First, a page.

December 7, 2012

Mercier sentenced to 70 years for 1980 killing of Anson woman

Friends, family of Rita St. Peter are satisfied with result, although actual time served might be only 40 years

By Doug Harlow
Staff Writer

SKOWHEGAN -- Jay Mercier was sentenced Friday to 70 years in prison for the murder 32 years ago of Rita St. Peter of Anson.

click image to enlarge

Jay Mercier reacts after being sentenced to 70 years in prison for the 1980 murder of Rita St. Peter, at the Somerset County Superior Court House in Skowhegan on Friday.

Staff photo by Michael G. Seamans

click image to enlarge

Laurie Ann Robbins, left, and Christine Belangia, center, comfort Terri Foulkes, right, daughter of murder victim Rita St. Peter, outside the Somerset County Superior Court House in Skowhegan, after the sentencing of Jay Mercier for the 1980 murder of Rita St. Peter on Friday. Belangia was St. Peter's sister; Robbins was a friend.

Staff photo by Michael G. Seamans

Additional Photos Below


From a 1990 Law Court case called State v. Shortsleeves.

1) Premeditation-in-fact

2) Multiple deaths

3) Murder committed by a person who has previously been convicted of homicide or any other crime involving the use of deadly force against a person

4) Murder accompanied by torture, sexual abuse or other extreme cruelty inflicted upon the victim

5) Murder committed in a penal institution by an inmate of that institution

6) Murder of a law enforcement officer in the performance of his or her duties

7) Murder of a hostage

Justice John Nivison said he could not impose a life sentence on Mercier, of Industry, because it did not meet standards of extreme cruelty, torture or premeditation set by the state in 1990.

Mercier was arrested Sept. 28, 2011, and charged with murder.

Friends and members of St. Peter's family said they were satisfied with the sentence, even after being told that the state good time rules in place in 1980 mean Mercier, 57, could serve about 40 years. Good time is earned by a prison inmate each month for keeping to the prison rules and not getting in trouble.

"It's going to be life for him either way because he's 50-something years old now, he'll never make it out," said St. Peter's sister, Christine Belangia, of Weld. "It's good. We're happy."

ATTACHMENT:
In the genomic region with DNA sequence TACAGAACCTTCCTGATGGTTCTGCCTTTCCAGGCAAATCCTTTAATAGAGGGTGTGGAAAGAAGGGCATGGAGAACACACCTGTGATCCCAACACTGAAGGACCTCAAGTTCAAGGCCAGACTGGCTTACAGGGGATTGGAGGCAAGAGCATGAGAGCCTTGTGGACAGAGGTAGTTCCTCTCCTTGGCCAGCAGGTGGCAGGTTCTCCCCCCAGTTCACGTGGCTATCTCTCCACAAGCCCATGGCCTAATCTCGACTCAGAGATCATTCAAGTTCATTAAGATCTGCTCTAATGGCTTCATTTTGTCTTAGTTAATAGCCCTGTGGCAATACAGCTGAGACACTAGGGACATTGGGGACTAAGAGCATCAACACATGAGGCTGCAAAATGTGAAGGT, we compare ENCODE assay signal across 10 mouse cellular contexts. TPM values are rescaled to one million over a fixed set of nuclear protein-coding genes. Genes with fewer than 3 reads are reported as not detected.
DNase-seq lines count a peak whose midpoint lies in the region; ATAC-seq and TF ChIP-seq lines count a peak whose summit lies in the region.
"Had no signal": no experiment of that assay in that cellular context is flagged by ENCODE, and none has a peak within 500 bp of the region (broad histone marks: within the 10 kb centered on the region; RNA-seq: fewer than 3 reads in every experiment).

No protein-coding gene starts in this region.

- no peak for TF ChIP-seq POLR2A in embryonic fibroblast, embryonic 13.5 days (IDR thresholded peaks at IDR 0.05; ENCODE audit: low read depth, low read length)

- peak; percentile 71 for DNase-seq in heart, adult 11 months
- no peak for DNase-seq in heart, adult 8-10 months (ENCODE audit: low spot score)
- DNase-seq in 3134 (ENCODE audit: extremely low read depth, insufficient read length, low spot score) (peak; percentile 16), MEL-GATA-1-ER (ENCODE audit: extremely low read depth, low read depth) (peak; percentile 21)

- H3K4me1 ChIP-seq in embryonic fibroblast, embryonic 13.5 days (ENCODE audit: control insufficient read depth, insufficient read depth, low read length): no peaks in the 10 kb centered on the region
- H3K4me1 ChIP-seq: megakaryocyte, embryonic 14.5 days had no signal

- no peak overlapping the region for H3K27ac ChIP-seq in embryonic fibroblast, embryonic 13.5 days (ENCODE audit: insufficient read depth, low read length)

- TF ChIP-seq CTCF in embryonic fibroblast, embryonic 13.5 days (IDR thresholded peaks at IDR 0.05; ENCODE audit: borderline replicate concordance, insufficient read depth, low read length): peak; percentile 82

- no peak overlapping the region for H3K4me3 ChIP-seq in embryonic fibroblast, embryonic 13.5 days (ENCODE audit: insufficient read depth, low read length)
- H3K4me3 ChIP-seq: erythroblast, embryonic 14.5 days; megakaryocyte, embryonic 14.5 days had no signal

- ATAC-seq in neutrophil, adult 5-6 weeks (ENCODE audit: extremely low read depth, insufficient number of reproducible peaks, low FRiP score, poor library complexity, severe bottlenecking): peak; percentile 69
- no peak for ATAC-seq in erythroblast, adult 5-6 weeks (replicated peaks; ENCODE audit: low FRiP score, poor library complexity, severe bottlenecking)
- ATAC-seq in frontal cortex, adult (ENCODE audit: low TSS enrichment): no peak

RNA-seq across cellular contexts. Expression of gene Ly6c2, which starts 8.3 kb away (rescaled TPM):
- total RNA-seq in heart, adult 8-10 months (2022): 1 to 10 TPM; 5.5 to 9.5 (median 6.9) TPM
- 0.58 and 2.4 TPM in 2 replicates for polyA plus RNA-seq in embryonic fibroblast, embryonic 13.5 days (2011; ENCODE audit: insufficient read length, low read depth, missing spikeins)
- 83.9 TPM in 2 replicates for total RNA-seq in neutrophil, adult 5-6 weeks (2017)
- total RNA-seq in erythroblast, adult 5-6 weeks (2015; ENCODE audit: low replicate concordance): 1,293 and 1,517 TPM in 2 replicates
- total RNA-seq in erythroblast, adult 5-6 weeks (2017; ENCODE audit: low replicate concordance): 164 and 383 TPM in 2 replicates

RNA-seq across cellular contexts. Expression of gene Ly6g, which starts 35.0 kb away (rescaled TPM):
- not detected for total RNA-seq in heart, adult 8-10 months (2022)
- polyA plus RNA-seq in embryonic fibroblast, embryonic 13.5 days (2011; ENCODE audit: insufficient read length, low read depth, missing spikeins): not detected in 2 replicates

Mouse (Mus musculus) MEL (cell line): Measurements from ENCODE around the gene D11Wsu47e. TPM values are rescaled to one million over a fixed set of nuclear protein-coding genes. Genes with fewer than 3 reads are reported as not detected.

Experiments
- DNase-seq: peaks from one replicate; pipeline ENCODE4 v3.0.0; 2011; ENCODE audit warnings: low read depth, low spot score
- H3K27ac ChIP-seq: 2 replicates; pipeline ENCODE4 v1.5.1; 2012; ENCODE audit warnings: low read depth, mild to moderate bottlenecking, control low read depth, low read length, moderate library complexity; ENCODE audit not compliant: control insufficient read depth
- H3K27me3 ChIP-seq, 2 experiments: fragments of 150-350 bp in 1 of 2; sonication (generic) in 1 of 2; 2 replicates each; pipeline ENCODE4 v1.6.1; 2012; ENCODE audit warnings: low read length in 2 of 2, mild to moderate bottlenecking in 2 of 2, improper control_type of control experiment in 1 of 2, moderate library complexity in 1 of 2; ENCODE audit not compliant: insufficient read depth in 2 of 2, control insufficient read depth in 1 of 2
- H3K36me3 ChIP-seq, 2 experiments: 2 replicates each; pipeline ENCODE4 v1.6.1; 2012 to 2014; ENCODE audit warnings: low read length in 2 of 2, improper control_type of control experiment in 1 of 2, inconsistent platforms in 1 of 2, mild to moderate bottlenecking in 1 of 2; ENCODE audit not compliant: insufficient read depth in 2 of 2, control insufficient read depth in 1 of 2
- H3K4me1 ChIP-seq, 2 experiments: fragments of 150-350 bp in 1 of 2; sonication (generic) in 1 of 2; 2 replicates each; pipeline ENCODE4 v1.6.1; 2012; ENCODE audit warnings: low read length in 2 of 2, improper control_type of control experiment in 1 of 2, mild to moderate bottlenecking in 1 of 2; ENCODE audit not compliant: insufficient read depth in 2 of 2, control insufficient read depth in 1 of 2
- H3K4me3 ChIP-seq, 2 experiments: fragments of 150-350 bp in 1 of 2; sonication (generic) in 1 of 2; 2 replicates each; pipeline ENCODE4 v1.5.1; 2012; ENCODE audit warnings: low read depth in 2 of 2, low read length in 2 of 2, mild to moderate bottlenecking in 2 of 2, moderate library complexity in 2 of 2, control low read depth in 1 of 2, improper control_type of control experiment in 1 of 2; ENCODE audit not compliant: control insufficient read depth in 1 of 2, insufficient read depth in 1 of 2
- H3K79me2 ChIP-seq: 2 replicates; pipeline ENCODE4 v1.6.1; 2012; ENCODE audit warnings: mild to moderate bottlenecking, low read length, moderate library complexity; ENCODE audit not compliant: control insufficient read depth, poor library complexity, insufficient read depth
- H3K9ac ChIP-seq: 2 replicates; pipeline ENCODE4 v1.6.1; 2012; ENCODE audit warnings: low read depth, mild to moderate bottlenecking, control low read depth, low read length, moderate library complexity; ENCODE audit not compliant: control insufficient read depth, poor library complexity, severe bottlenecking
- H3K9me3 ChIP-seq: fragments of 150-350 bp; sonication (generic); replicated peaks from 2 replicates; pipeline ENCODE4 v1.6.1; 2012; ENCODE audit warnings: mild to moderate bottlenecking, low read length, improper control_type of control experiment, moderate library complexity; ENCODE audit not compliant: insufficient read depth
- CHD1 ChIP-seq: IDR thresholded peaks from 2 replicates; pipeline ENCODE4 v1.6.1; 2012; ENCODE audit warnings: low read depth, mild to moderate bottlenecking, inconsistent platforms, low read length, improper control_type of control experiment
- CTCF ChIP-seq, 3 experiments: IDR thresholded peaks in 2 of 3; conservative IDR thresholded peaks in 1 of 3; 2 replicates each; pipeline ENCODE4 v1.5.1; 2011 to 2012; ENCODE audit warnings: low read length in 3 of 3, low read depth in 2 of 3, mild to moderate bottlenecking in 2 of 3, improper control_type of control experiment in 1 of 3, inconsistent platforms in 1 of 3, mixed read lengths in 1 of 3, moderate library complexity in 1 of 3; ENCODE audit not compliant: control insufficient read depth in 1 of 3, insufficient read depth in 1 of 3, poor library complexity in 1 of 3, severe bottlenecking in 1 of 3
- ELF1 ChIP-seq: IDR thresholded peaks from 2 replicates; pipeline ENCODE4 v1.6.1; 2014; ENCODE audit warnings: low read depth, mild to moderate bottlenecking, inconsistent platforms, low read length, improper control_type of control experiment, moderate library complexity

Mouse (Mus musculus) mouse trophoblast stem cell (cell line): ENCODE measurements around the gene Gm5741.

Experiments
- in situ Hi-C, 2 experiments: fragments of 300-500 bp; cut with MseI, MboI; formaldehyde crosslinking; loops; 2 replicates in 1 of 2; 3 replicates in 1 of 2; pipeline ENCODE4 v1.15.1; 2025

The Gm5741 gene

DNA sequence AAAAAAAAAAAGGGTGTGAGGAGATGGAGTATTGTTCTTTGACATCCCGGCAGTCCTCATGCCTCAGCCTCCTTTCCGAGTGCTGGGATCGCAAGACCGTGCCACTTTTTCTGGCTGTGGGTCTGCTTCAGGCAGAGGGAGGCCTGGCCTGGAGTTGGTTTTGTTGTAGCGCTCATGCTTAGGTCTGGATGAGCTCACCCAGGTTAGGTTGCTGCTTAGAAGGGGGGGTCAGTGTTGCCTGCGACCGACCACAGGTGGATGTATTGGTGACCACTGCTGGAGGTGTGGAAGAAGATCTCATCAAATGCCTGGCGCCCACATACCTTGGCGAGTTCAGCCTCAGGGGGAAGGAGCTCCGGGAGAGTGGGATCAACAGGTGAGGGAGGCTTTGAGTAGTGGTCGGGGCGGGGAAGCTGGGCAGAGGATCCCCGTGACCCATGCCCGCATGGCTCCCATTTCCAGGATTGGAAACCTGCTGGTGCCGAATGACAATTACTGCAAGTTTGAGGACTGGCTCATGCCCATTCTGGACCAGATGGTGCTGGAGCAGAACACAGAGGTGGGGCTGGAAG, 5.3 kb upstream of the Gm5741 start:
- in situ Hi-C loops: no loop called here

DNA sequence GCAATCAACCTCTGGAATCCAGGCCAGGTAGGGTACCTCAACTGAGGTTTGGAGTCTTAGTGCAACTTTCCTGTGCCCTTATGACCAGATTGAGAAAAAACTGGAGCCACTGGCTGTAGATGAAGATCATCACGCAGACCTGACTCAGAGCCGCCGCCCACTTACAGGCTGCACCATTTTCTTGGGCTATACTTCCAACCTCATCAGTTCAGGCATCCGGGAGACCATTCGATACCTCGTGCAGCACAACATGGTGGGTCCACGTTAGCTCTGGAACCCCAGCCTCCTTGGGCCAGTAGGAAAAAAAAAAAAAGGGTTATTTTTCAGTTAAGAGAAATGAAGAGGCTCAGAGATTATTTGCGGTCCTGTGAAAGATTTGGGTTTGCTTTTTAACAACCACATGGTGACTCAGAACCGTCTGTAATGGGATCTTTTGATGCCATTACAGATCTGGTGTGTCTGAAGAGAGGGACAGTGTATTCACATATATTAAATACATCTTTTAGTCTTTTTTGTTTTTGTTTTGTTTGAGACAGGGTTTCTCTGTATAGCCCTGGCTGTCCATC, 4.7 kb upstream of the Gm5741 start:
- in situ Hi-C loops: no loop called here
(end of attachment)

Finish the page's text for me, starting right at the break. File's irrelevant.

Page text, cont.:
Another sister, Maxine Cross, of Skowhegan, agreed, but said she was bothered that Mercier never admitted to the murder or showed any emotion during his trial.

"That's what I don't understand -- why doesn't he have any apology? No remorse, no nothing," Cross said outside the courthouse. "There was closure, but there will always be pain. It's been 32 years and he's had his life free and she never got to live hers."

St. Peter's daughter, Terri Foulkes, of Norridgewock, said the difference of Mercier being in his 90s when he is eligible to be released as opposed to 127 makes little difference.

"It wasn't going to make it either way," she said. "It's been a long time, but it's finally come."

Allowed to address the judge inside the courtroom Friday morning, Foulkes, who was 2 when her mother was killed, said in a statement read by a victim's advocate, "You took my mother away and all the good times growing up.

"Do I laugh like her? Do I look like her? Do I smile the same?"

Assistant Attorney General Andrew Benson, who prosecuted the case, said state rules that were in place when St. Peter was killed had to be applied in the Mercier sentencing.

"There was a decision made back in the mid-80s by the Legislature and the governor to increase good time because of jail overcrowding issues," Benson said. "That decision was retroactive back to the date of Mr. Mercier's offense."

Under those guidelines, Mercier will have to serve 55-60 percent of his sentence, Benson said. Under current good time rules, a prison inmate now would serve 85 percent of his sentence.

A jury of seven women and five men found Mercier guilty of murder in September after four days of testimony.

He faced 25 years to a maximum life in prison.

In the courtroom Friday, Nivison said he had to use an analysis for sentencing established by the Maine Supreme Judicial Court to determine the period of prison time. The judge had to weigh the severity of the crime itself and look at other sentences handed down in Maine for similar offenses.

Nivison said that while a sexual encounter had occurred between Mercier and St. Peter, there was no evidence of it being an unwanted assault. A sex assault charge was not brought when Mercier was arrested because the statute of limitations had expired. There is no time limit for murder.

The judge also had to weigh the nature of the murder -- was it extreme cruelty tantamount to torture -- and whether St. Peter was conscious when Mercier drove his truck over her body.

Basing his ruling on the murder itself and on other similar cases in Maine, Nivison set the basic time of incarceration at 60 years.

(Continued on page 2)

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Additional Photos

click image to enlarge

Christine Belangia, right, hugs Laurie Ann Robbins, left, following the sentencing of Jay Mercier at the Somerset County Superior Court House in Skowhegan on Friday.

Staff photo by Michael G. Seamans


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